Summary of Results: SAVE BC began patient recruitment in December 2015. As of June 7, 2018, 324 index patients meeting our inclusion criteria have provided consent, as well as 164 FDRs and spouses. 16% of index patients have met clinical criteria for Familial Hypercholesterolemia, despite not having previously been diagnosed. For FDRs and spouses that have undergone screening, 44% of FDRs versus 24% of spouses have been identified as having subclinical atherosclerosis and therefore need to be treated to secondary prevention targets. Cascade and reverse cascade screening has allowed SAVE BC to identify FDRs of index patients who previously had not been screened, but through our program were found to have subclinical atherosclerosis.
Conclusion: SAVE BC, is a newly established patient-oriented research program of families with very premature ASCVD. Our initial results demonstrate the feasibility of implementing a structured program to identify high risk families with very premature ASCVD and of providing genetic counselling to these families. We expect that SAVE BC will identify numerous at-risk individuals in need of early intervention and ASCVD prevention, and ultimately help to reduce the burden of premature ASCVD in the province. In the longer term, the establishment of this unique patient cohort will help to elucidate the molecular and genetic factors that predispose to very premature ASCVD and will require additional genetic counsellors to aid in reporting on genetic risk in family members.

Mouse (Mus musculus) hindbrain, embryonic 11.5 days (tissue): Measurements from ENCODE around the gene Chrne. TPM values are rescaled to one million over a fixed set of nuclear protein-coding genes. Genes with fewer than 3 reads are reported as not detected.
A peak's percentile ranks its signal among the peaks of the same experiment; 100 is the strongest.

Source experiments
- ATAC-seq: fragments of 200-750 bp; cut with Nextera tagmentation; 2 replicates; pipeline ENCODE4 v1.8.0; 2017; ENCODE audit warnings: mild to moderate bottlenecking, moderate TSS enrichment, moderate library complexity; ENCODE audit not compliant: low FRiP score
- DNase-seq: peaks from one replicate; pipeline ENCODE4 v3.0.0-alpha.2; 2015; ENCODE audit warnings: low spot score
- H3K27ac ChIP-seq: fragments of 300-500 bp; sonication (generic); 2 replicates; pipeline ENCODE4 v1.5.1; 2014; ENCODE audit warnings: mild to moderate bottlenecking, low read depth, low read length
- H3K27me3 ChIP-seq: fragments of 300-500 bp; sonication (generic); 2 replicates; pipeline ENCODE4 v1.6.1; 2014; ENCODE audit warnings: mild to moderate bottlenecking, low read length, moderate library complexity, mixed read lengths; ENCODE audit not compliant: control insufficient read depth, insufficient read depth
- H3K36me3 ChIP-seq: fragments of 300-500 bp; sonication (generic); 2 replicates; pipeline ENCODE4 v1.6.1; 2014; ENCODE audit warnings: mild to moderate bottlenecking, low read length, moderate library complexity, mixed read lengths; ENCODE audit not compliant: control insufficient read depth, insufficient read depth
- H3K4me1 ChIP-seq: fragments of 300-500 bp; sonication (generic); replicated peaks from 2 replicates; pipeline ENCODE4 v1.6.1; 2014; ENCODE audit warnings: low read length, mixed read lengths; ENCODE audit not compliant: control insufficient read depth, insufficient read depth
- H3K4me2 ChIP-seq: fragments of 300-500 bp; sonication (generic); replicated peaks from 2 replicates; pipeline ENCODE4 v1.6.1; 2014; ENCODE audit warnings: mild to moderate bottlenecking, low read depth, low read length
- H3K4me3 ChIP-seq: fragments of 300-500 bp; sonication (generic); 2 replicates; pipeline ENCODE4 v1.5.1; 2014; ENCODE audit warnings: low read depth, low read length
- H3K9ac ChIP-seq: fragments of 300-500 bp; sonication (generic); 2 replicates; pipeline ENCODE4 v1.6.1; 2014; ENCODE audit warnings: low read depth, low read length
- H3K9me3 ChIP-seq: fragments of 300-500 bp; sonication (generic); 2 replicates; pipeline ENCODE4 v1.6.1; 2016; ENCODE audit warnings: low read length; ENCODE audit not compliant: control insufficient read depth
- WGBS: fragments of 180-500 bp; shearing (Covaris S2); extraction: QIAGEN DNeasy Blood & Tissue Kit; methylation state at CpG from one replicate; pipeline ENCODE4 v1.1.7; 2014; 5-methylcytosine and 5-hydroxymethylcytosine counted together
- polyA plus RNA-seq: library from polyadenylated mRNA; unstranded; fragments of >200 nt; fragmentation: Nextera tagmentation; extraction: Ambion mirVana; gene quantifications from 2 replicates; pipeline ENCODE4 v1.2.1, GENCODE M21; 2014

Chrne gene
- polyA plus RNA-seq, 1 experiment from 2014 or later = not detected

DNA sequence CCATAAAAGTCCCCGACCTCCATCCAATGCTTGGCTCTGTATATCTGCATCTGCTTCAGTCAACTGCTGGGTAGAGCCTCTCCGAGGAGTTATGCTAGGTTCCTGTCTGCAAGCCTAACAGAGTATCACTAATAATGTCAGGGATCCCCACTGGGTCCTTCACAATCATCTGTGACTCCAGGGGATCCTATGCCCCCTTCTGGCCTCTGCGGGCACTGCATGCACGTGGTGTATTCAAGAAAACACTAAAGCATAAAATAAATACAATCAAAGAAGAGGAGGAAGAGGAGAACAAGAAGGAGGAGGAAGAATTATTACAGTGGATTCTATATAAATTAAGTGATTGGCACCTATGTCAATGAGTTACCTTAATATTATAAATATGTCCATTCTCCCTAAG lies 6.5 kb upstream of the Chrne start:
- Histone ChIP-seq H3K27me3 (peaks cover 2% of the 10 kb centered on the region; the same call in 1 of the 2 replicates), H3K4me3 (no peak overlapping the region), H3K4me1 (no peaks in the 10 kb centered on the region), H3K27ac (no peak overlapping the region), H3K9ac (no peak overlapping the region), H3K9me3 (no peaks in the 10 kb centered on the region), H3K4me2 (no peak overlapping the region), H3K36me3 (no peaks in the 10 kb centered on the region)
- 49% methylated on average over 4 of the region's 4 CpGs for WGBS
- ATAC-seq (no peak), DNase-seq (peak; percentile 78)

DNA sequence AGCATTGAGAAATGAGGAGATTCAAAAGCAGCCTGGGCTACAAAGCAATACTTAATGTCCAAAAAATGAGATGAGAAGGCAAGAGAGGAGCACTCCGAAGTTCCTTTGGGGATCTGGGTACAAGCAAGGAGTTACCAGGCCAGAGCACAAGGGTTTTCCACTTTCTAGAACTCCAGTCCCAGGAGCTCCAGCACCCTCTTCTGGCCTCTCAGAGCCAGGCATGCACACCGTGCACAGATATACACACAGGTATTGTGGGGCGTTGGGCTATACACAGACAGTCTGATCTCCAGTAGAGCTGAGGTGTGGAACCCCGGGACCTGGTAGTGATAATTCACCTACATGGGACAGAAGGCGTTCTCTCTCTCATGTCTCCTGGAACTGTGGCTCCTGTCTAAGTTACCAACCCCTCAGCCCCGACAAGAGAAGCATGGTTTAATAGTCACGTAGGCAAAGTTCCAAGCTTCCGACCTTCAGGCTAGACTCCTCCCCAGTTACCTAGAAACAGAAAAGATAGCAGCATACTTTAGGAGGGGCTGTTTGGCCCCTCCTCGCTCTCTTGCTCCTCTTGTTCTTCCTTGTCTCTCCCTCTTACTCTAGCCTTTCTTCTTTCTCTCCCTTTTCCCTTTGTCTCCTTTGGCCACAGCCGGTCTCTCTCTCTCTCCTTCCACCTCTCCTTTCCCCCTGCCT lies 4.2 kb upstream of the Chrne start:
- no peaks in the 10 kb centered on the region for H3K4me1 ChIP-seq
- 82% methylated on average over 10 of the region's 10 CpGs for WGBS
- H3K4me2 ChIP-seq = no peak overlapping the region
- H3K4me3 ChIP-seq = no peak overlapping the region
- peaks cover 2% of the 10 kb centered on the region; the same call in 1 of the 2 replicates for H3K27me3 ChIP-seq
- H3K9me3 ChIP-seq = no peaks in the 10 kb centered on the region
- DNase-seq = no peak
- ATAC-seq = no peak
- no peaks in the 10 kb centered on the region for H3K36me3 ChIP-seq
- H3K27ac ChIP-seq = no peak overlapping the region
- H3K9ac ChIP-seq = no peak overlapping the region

Thursday, October 11, 11:00 – 11:15
OT03 Return of raw clinical exome data in North America: Exploring laboratory policies and perspectives of healthcare providers
OSMOND Matthew1,2, CHAD Lauren1,2, CHITAYAT David1,2,3, MEYN Stephen4, BABUL-HIRJI Riyana1,2,5
1Department of Molecular Genetics, University of Toronto, Toronto, ON.
2Division of Clinical and Metabolic Genetics, Department of Pediatrics, The Hospital for Sick Children, Toronto, ON.